The St. Croix settlement did not last. Most of the men were felled by a mysterious disease – probably scurvy. By spring they decided to move, packed up their houses and moved to Port Royal, which is now Annapolis." 

- New England Historical Society

Tuesday, December 15, 2020

Holiday Greetings from PPHS

Here is a bit of holiday history...

According to the internet, this is the first commercially printed Christmas card. This Victorian era-scene, produced in 1843, was emblazoned with the traditional wishes of a “Merry Christmas and a Happy New Year to you”.

But some 19th Century viewers were far from happy at the imagery which depicted an English family toasting glasses of red wine as a little girl sips from a woman’s cup.

A leading group of puritanicals were quite distressed that in this ‘scandalous’ picture they had children toasting with a glass of wine along with adults and began a campaign to censor and suppress it.  

They kicked up such a fuss over the picture that it took three years before another Christmas card was produced.

 Best Wishes for the Happiest of Holidays from the

Parsonsfield-Porter Historical Society!

Tuesday, December 1, 2020

The Porter Moultons

 In his History of Porter, written in 1957, William Teg tells us that “On May 22, 1792 a young man from Hampton, N.H. called at the home of Meshach Libby – his name was David Moulton.  In short, he came, he saw, he conquered – he bought the Libby Homestead.  The price?  ‘Sixty pounds, lawful money.’  David departed, but returned on April 27, 1793 to take possession of his property.” 

Meshach Libby, it should be remembered, was the first permanent settler in Porterfield Plantation as was covered in an earlier blog this year.  The red arrow shows the location of the homestead -  M. S. Moulton in 1875.

One of David Moulton’s sons, Thomas, chronicled his family in 1873  in which he wrote this of his father, David, who was born June 18, 1760 and married Dorothy Moulton of Portsmouth, N.H.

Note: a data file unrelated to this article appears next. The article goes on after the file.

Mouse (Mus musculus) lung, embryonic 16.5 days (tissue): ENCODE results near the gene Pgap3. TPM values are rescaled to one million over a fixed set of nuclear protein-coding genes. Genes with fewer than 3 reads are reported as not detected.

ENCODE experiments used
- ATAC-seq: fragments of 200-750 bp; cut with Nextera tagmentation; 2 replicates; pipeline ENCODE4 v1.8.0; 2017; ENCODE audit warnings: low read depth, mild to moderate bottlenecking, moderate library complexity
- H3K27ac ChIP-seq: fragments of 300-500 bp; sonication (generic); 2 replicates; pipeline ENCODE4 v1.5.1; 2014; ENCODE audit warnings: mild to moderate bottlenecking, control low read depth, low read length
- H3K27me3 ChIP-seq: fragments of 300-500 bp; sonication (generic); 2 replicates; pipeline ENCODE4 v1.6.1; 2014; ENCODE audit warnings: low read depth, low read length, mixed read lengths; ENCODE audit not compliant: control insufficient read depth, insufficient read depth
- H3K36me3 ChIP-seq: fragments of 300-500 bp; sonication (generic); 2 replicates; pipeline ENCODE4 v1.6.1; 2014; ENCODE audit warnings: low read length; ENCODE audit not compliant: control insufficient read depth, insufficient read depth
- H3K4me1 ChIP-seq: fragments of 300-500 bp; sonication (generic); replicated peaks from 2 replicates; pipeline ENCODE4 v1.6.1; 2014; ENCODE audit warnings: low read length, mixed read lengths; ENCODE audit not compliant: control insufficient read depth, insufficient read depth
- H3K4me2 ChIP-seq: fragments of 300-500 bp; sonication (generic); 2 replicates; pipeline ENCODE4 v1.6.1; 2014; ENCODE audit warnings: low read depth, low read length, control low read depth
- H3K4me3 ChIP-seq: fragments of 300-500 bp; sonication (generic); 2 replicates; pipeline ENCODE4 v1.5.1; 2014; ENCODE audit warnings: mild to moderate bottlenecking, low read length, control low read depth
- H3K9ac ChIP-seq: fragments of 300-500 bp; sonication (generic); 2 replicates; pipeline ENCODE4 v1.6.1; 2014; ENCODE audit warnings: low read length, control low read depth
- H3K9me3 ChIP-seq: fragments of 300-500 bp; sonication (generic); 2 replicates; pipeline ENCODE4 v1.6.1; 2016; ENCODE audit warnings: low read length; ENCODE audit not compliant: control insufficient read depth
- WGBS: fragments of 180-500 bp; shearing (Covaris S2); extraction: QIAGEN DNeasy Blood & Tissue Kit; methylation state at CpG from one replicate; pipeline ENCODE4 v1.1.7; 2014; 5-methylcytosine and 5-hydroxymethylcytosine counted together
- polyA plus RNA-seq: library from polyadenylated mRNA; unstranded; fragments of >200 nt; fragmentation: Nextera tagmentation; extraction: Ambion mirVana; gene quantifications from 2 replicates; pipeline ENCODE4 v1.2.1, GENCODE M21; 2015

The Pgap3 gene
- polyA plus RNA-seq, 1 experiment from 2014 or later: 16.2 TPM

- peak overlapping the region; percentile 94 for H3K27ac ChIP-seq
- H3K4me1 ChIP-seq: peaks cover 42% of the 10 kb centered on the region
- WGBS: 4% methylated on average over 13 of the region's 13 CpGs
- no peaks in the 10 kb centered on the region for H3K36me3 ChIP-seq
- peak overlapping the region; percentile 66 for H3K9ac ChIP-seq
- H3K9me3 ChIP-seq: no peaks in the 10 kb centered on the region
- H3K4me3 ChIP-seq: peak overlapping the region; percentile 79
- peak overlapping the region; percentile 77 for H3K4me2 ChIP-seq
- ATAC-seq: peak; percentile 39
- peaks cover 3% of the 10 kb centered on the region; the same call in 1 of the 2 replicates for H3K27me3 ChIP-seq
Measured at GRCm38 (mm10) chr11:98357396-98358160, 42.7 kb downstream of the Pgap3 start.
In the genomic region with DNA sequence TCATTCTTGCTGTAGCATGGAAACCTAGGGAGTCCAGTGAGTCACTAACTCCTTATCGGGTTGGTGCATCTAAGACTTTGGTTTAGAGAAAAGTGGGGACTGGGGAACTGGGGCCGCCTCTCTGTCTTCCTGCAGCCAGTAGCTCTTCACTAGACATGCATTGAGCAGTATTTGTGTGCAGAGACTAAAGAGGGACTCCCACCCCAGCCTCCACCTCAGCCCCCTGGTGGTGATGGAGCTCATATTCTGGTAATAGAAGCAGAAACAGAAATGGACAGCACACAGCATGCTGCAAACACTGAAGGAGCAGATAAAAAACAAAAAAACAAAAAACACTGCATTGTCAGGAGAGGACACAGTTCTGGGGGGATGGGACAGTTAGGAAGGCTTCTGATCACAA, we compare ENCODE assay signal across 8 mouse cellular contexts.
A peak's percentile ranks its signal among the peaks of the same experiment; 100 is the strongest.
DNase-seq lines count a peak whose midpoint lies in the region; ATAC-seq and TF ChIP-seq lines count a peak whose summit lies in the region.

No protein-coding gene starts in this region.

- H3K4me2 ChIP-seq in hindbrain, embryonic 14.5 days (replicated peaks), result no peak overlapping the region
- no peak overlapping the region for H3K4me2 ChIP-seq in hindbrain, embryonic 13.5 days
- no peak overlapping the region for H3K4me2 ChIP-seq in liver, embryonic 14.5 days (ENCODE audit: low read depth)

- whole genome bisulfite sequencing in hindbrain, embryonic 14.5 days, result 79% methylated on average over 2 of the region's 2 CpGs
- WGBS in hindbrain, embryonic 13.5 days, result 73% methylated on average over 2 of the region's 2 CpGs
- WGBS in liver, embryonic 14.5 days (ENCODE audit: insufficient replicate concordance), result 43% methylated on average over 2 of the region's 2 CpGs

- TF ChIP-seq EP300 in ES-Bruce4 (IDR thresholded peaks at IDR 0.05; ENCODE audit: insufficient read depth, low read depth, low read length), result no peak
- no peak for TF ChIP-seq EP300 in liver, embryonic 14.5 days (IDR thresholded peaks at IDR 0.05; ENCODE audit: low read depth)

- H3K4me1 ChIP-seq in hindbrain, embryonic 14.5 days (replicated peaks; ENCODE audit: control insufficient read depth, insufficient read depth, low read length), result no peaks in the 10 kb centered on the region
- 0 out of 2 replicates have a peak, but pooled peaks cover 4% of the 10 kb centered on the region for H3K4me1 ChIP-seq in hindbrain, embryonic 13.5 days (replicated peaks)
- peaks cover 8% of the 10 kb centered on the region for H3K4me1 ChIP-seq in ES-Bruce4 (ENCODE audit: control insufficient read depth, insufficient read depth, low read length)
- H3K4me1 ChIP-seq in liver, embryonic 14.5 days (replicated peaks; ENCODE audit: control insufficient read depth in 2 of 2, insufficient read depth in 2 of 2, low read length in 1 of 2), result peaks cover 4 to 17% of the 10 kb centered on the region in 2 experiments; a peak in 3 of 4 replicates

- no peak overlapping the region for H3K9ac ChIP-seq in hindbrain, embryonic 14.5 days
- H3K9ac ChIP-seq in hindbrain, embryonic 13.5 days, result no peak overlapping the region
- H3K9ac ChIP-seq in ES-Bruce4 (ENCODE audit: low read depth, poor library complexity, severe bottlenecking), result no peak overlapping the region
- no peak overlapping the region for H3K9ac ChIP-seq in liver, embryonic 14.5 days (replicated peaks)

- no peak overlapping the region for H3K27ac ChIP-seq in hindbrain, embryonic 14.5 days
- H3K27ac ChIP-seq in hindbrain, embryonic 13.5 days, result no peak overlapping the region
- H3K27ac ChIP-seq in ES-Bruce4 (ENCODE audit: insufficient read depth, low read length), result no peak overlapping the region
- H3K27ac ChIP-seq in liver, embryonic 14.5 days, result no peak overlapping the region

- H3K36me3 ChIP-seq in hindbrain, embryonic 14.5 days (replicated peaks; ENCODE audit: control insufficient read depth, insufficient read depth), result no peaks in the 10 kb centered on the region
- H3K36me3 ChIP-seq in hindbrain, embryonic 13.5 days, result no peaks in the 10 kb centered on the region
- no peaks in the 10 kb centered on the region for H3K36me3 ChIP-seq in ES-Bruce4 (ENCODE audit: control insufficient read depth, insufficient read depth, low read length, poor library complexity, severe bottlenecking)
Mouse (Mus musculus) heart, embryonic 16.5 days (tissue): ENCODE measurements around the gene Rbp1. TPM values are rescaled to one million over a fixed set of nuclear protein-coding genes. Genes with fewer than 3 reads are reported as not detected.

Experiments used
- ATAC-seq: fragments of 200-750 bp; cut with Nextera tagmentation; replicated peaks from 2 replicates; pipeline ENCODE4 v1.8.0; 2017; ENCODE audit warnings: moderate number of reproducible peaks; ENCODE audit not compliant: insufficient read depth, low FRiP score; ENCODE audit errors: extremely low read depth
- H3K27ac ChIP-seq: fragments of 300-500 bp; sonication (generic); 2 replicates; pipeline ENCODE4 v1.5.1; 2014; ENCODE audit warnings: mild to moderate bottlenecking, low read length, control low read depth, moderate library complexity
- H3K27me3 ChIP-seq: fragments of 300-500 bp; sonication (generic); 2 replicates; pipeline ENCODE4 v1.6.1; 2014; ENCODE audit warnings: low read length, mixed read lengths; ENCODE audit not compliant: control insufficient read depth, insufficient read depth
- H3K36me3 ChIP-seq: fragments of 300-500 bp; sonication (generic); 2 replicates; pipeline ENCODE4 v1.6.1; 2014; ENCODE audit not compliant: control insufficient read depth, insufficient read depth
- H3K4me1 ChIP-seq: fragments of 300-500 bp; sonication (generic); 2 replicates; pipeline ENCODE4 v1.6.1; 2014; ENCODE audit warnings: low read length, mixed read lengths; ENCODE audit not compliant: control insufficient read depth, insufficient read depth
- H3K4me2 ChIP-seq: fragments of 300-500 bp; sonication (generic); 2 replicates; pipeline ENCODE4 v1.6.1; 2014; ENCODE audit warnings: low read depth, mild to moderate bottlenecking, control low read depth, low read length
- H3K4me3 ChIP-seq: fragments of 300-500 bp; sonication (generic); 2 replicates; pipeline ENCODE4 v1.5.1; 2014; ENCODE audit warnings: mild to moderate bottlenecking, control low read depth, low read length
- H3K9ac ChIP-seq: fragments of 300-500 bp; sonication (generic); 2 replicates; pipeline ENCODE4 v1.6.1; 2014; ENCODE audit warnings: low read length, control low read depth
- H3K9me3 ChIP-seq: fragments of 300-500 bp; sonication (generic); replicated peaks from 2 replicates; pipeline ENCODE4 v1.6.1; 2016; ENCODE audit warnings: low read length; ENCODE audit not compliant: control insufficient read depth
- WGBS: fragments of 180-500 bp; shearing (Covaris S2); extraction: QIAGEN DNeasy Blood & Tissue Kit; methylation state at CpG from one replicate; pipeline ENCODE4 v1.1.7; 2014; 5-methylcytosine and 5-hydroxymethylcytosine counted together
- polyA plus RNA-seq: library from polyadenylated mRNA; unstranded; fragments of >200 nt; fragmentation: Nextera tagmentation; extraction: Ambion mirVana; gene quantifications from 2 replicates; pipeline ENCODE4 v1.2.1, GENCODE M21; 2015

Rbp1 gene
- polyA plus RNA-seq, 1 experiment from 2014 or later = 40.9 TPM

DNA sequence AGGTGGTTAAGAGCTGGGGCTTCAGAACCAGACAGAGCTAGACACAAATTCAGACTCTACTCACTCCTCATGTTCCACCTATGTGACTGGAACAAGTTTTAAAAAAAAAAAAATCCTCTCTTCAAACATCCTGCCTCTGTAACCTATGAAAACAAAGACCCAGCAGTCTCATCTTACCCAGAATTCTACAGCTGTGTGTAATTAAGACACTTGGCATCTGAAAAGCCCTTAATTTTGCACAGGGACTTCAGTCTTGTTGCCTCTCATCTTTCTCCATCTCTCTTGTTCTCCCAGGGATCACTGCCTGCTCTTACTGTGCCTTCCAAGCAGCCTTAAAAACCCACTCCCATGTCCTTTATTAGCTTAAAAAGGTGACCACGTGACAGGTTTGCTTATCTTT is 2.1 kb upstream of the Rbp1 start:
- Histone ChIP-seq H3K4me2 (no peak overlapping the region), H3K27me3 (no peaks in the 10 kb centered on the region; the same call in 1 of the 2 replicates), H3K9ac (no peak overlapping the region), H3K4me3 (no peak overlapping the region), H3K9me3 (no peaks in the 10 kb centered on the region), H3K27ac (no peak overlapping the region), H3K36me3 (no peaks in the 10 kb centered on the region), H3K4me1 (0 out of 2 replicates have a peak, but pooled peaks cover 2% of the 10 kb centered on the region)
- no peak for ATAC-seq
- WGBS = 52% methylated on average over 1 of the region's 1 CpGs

To their family David and Dorothy added six children, all born in Porter:

          John, born December 1794;

          Joseph, born July 1797;

          Sarah, born December 1799;

          David Jr., born August 1802;

          Mary, born January 1805; and

          Thomas, born August 1810.

The Census of 1820 enumerated 7 individuals in the Moulton household who are presumed to be:

1 Male over 45 – David (age 60);       1 Female over 45 – Dorothy (age 50);

1 Male 16 to 25 – Joseph (age 23);       1 Female 16 to 25 – Sarah (age 21);

1 Male 16 to 18 – David Jr. (age 18);     1 Female 10 to 15 – Mary (age 15).

1 Male 10 to 15 – Thomas (age 10);

 Only the oldest son John, at age 26, no longer remained in his father’s home in 1820.  Where he was at that time we do not know, but from his youngest brother Thomas’ aforementioned Genealogical Registry we know that he was by then already making his own way in the world:

David Moulton died in October 1838 and the 1840 Census shows the John Moulton household at that time containing 10 individuals.  His immediate family only accounts for 6 of them:

          1 Male 40 to 49 – John (age 46);

                               2 Males 5 thru 9 – James Coffin (born 1830);                                          and Moses Sweat (born 1833);

          1 Male under 5 – John Jr. (born 1835)

          1 Male 15 to 19 – UNKNOWN;

          2 Females 30 to 39 – Jane (age 39) and UNKNOWN;

          1 Female 15 to 19 – UNKNOWN;